Life Is Like A Dumpling

What Society (or Dove) Teaches Us About Beauty

Just this week, Dove released their new advertising campaign ‘Dove Real Beauty Sketches.’ After seeing so many of my friends share the video, I, too, became interested. I’ve seen Dove’s videos before, and I really liked their video Onslaught, because it illustrates that girls today are faced with the pressure to become thin, which the beauty industry seems to equate with sexy and beautiful. I wasn’t sure what I was expecting before I saw the video. Given that it’s a Dove creation, maybe I was expecting to feel empowered, or even beautiful- which would mean that their campaign worked on me. Instead, there was something that bothered me. While I couldn’t pinpoint it at the time of watching the video, I realized what it was upon deeper thinking.

The entire video limits the concept of beauty to a physical level. A woman notes that her chin protrudes, another states that she has a big jaw, and another woman talks about her big forehead. At the end of the video, you see two sketches of one person: one sketched based on what they think they look like, and another sketch based on descriptions of the person given by someone else. Yes, this showcases exactly what Dove ends their video with: ‘you are more beautiful than you think.’ While I don’t disagree with this statement, I disagree with the message that Dove is sending. Specifically, that beauty is solely a physical attribute. This cannot be further from the truth, because some of the most beautiful people I know are beautiful regardless of their physical attributes. They are beautiful because they are intelligent, witty, and thoughtful. They are beautiful because they are empathetic, loving, and confident. Beauty comes in all shapes, sizes, and forms- which Dove’s new video has failed to recognize, too.

What Dove plays on in its marketing campaign is the lack of confidence people have in their perception of self-beauty, and that by buying their products, you will make yourself more physically beautiful, and thus, more confident. Shouldn’t it be the other way around? Confidence shouldn’t have to stem from physical beauty.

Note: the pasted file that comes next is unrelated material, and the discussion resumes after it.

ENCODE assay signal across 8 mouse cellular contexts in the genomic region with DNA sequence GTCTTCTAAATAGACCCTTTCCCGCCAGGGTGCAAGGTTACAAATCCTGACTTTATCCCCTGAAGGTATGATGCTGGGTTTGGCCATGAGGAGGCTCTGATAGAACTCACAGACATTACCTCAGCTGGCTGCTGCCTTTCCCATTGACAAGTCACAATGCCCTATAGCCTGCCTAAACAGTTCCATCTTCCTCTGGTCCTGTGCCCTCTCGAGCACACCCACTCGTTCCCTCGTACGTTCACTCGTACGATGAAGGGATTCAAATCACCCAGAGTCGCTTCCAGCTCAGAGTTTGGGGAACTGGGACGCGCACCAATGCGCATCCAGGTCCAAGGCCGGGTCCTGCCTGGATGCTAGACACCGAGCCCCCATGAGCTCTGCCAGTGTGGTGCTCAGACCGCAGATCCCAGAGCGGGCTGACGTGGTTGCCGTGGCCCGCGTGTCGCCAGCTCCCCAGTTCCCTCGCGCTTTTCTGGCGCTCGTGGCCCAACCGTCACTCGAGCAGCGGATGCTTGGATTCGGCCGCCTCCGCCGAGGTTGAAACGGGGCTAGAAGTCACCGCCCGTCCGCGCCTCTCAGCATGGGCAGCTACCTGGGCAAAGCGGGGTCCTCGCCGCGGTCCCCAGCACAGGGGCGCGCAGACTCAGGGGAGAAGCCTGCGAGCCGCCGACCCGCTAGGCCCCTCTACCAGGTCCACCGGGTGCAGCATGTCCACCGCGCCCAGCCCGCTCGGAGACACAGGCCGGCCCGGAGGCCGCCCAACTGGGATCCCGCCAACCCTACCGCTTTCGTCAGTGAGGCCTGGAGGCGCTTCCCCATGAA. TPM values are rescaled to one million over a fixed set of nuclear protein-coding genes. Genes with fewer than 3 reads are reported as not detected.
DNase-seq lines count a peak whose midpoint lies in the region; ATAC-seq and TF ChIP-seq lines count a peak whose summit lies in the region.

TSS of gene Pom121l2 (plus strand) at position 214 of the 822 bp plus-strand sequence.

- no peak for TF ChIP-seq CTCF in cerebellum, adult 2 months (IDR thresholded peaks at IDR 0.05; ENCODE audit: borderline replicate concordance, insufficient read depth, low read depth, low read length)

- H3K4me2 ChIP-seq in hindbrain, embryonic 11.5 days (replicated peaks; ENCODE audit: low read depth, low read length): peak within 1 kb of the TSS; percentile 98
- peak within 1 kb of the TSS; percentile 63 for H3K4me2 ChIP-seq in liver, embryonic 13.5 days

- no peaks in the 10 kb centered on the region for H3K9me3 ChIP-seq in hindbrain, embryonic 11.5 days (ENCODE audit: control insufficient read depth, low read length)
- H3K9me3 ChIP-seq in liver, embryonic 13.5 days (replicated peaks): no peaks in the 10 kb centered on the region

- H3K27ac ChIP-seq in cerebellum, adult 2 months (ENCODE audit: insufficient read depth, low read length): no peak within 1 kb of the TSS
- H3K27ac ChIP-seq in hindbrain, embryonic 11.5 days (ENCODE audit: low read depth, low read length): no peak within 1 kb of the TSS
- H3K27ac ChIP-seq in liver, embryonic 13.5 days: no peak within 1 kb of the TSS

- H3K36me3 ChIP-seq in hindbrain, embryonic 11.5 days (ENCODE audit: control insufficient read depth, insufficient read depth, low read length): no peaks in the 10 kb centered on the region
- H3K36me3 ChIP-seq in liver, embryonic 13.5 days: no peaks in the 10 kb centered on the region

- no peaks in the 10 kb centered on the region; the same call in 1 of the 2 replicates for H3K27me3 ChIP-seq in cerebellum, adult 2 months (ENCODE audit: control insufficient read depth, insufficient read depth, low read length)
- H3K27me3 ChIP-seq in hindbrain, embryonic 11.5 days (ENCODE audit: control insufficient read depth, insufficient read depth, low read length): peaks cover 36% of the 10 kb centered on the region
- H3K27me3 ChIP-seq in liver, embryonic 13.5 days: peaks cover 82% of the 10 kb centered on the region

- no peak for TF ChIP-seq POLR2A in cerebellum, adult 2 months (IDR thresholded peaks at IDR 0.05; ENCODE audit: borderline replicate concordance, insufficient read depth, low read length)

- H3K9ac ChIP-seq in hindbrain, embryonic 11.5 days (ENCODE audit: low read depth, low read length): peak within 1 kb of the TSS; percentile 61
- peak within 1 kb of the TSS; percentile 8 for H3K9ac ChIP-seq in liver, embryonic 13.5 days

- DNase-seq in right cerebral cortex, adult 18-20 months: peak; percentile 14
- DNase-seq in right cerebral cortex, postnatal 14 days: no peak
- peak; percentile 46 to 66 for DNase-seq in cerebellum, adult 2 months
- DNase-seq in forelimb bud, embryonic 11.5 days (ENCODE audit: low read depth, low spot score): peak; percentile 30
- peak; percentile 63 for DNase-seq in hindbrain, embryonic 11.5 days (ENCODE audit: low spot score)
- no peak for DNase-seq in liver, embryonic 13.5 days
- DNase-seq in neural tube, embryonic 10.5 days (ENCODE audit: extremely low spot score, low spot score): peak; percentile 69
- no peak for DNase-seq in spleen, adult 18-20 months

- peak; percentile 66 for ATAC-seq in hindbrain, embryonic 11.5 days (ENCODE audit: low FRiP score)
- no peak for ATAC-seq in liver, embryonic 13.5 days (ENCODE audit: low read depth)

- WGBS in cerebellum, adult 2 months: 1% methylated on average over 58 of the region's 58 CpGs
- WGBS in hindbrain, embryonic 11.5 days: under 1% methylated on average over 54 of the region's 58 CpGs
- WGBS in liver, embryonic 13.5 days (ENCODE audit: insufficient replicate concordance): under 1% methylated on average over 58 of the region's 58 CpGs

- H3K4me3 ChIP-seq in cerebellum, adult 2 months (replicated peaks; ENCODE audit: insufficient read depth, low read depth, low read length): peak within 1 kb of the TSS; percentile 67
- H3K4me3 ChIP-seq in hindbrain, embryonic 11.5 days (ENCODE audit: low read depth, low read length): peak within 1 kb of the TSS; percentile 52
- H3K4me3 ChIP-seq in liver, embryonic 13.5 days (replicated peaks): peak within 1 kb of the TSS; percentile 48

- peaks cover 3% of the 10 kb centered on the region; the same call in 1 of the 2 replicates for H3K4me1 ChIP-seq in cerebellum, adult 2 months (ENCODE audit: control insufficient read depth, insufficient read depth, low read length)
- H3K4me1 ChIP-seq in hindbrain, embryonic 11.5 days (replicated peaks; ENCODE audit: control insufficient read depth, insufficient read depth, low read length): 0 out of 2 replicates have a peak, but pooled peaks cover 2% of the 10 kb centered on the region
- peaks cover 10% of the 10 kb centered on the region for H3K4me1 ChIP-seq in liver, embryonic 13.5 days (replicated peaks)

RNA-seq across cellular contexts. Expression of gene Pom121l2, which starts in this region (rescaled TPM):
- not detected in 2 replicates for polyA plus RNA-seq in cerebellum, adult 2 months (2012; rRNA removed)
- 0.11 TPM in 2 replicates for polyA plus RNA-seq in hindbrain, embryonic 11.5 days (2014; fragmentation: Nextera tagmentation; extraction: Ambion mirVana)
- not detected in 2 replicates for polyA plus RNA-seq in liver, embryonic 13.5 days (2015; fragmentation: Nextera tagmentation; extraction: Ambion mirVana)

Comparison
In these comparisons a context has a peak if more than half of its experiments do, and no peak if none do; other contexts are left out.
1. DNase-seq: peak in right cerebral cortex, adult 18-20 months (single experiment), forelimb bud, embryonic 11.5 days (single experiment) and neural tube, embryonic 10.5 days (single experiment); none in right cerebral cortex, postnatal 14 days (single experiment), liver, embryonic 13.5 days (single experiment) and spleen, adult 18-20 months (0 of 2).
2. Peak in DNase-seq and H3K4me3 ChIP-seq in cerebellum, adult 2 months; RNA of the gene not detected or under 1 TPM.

I know what I’m saying isn’t new, but that doesn’t make it any less important. Regardless of whether Dove had good intentions or not, the video sends the wrong message. Yes, you are more beautiful than you think. But what Dove does not teach us about beauty is that, in a world where so much emphasis is placed on becoming beautiful via cosmetics and beauty products, plastic surgery, and being thin, it is so important to realize that beauty is not what you see in the mirror, or what the scale shows. It’s more than that: it’s the characteristics that make you unique, it’s how you think and act, and how you make people feel. The only person who can make you believe that you are beautiful is yourself. Not Dove, or some big corporation who wants your money.

This entry was published on April 17, 2013 at 1:02 pm. It’s filed under Opinion and tagged , , , , , , , . Bookmark the permalink. Follow any comments here with the RSS feed for this post.

One thought on “What Society (or Dove) Teaches Us About Beauty

  1. Hi Gen! I liked this – I think it’s very important to remember that while Dove is pushing a campaign for empowerment, beauty at every size (although a lot of their models tend not to push to bounds of a size 16), etc, etc. and that is important in and of itself, Dove is a company whose bottom line is at the end of the day to make money. It’s great that they promote different sized women in their advertising but it’s not in their interest to go further than that and, like you say, encourage people to find beauty in things other than their physicality.

    (Also let’s not forget the fact that Dove is owned by Unilever, a company which, amongst other things, owns Lynx which is full of sexist advertising, and skin-whitening products that they sell in South Asia.)

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